Trophy House, By Anne Bernays, Simon & Schuster, 258 pp., $24
Dannie Faber has it all -- successful career, solid marriage, loving children, upscale homes, devoted friends, a likable dog. But as the 50-something children's book illustrator soon discovers, change can come quickly.
In this novel of accommodation, of trying to find purpose and direction when life and love do not work out as planned, Anne Bernays has sought to tell a familiar story in an unusual way. She relies on the metaphor of a trophy house, one of those garish monuments to conspicuous consumption cropping up on pastoral landscapes all across the country.
Dannie and her husband, Tom, an anthropology professor at MIT, own a house on Cape Cod and another in Watertown, neither trophy. They divorce after Tom has an affair with Judith, a Knight Science Journalism fellow at MIT, and Dannie has one with David, her divorced book editor, ultimately living with him briefly in Manhattan.
Unsettled when she discovers David is needy and accident prone, Dannie returns to the Cape, where her Truro house is near a trophy house she despises. But Mitch, the crass hotel magnate who owns it, and Raymie, his new lover and Dannie's friend, want her to decorate and publicize part of it as a bed-and-breakfast.
Dannie's uneasy decision to accept the project reflects a choice of friendship over principle, the latter championed by her daughter, Beth. She is a former accessories and makeup editor at a New York teen magazine who has recently split up with her boyfriend. Like her mother, she is on her own impulsive journey of personal discovery, which includes working at a New Hampshire halfway house for troubled teenagers.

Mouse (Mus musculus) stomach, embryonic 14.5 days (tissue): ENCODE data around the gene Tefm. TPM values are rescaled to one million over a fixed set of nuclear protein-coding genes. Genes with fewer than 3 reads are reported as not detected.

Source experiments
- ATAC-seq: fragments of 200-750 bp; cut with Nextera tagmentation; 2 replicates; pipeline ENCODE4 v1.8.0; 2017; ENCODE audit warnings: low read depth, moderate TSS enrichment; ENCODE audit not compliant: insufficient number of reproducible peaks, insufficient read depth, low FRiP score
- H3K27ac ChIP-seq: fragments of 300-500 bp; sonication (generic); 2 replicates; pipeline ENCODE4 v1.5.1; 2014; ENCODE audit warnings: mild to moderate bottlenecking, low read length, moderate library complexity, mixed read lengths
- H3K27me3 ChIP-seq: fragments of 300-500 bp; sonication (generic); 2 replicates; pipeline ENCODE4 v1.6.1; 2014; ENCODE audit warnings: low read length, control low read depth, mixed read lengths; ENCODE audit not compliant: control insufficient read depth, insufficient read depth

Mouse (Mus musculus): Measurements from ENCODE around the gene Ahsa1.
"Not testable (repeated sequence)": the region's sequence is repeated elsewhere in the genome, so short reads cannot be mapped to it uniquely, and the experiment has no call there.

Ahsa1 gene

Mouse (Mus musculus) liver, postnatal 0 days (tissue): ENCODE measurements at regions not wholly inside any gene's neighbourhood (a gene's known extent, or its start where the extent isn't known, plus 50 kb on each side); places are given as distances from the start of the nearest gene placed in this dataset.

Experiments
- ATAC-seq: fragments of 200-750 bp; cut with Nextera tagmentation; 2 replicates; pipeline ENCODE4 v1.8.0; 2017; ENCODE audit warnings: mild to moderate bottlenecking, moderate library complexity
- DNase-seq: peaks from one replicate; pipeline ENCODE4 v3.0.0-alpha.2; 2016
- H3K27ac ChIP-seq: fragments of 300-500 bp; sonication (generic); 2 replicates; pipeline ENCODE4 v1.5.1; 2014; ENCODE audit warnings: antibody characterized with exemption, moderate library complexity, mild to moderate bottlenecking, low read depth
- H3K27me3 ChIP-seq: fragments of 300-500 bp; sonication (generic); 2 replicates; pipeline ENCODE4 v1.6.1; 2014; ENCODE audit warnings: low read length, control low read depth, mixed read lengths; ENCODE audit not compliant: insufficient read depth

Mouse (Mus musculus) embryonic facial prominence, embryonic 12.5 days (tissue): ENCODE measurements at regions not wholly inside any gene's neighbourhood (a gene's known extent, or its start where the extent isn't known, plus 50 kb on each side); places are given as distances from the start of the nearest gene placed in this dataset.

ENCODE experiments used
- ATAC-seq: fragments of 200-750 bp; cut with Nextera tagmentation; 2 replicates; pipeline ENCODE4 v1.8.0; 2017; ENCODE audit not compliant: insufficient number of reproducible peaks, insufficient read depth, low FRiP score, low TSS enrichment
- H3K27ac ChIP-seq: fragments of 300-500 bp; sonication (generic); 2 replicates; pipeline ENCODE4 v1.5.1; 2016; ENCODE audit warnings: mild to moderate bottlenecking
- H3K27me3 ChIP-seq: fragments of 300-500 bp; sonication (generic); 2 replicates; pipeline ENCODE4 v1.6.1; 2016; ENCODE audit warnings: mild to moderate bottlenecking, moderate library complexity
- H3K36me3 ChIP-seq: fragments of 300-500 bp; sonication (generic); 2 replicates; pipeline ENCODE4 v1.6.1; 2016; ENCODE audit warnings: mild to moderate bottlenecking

Dannie learns to live with her ambivalence over the project, reflecting how she comes to terms with David, opting for a long-distance romance over moving in. She also tempers her expectations of others, herself, and life, as does Beth, who settles on the Cape to plan weddings for gay and lesbian couples. ''I guess I'm like one of those Henry James characters, where happiness is just around the next corner," Dannie tells David.
The story takes place shortly after the 9/11 attacks, an event Dannie and others repeatedly mention to suggest the chaos beneath complacency in life, and one of the novel's many disappointing aspects. More could have been done with it. Instead, the casual, almost ancillary infusion of 9/11 comes off as a gratuitous attempt at depth in what remains relentlessly shallow writing.
Cosmetic characters and a banal, spasmodic plot produce such implausibly quick shifts as Raymie falling for Mitch, and David for Dannie. Thematically extraneous threads abound, from Dannie's dinner choices to potshots at Republicans to an anti-Semitic ecoterrorist attack on Mitch's house. The last could have been intriguing had it been artfully developed. But like the trophy house metaphor itself, it was not.
A chatty tone, gimmicky transitions (''I held on to the counter and said, 'What next?' "), and a reliance on the real instead of imagined (MIT actually has Knight Science Journalism fellows) result in ''Trophy House" reading the way a trophy house looks. It is the showy, vacuous façade of a novel rather than a novel.